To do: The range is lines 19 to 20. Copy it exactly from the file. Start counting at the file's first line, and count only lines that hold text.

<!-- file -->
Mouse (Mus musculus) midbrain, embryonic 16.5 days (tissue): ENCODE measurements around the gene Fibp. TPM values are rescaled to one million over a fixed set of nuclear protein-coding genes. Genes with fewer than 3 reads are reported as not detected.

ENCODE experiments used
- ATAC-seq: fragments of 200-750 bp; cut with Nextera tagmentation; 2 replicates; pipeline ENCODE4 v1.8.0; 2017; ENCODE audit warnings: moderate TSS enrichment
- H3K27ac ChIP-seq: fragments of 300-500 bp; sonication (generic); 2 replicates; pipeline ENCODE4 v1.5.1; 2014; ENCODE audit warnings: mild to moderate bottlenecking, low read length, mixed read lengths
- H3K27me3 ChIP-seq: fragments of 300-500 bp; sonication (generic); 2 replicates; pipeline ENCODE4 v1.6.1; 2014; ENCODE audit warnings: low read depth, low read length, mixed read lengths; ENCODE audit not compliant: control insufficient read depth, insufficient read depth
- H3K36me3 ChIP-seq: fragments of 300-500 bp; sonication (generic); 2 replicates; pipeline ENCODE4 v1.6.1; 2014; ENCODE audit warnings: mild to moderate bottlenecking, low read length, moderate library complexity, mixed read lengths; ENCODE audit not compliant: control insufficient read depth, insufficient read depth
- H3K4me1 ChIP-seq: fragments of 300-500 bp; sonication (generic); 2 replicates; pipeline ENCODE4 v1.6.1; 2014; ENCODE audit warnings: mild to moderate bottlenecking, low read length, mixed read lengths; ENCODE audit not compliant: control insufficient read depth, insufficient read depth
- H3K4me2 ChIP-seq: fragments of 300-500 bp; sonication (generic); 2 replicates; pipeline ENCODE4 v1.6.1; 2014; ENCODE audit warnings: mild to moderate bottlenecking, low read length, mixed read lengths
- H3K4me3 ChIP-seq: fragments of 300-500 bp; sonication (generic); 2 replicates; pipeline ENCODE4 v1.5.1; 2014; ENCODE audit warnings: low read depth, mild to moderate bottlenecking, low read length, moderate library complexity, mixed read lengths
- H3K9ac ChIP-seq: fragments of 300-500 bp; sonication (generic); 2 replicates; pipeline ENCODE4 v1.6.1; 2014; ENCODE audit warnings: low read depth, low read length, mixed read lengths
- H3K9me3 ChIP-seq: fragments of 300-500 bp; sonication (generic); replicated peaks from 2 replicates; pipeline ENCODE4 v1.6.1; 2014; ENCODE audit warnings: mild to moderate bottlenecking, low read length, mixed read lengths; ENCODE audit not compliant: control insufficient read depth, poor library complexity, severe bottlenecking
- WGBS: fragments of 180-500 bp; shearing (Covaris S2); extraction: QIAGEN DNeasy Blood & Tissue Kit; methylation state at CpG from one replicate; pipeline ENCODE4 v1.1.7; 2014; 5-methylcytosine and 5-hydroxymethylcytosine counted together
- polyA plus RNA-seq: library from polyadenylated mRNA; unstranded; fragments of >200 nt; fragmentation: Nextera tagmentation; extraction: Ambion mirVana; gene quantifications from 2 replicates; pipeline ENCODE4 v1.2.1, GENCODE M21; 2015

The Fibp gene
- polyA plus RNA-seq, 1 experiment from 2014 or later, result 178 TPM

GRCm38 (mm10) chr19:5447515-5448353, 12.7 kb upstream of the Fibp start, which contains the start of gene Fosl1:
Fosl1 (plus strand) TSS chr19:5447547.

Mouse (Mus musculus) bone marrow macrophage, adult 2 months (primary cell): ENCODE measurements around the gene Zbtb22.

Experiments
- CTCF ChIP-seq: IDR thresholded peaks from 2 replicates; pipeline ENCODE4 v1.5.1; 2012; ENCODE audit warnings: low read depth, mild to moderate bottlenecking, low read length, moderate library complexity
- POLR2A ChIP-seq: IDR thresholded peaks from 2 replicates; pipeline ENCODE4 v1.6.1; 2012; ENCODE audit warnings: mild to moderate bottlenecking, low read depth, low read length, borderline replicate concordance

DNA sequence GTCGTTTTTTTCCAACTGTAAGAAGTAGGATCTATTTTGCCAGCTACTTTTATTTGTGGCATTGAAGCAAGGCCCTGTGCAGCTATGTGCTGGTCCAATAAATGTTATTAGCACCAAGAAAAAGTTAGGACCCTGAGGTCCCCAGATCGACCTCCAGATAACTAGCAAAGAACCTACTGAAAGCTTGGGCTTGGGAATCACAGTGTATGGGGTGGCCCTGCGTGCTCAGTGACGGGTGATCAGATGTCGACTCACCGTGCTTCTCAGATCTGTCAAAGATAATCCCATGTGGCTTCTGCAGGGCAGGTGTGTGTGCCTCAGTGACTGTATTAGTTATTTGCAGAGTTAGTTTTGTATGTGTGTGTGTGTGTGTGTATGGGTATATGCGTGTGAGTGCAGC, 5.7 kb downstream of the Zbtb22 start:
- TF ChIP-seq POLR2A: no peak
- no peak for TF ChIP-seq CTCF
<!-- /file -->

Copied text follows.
Experiments
- CTCF ChIP-seq: IDR thresholded peaks from 2 replicates; pipeline ENCODE4 v1.5.1; 2012; ENCODE audit warnings: low read depth, mild to moderate bottlenecking, low read length, moderate library complexity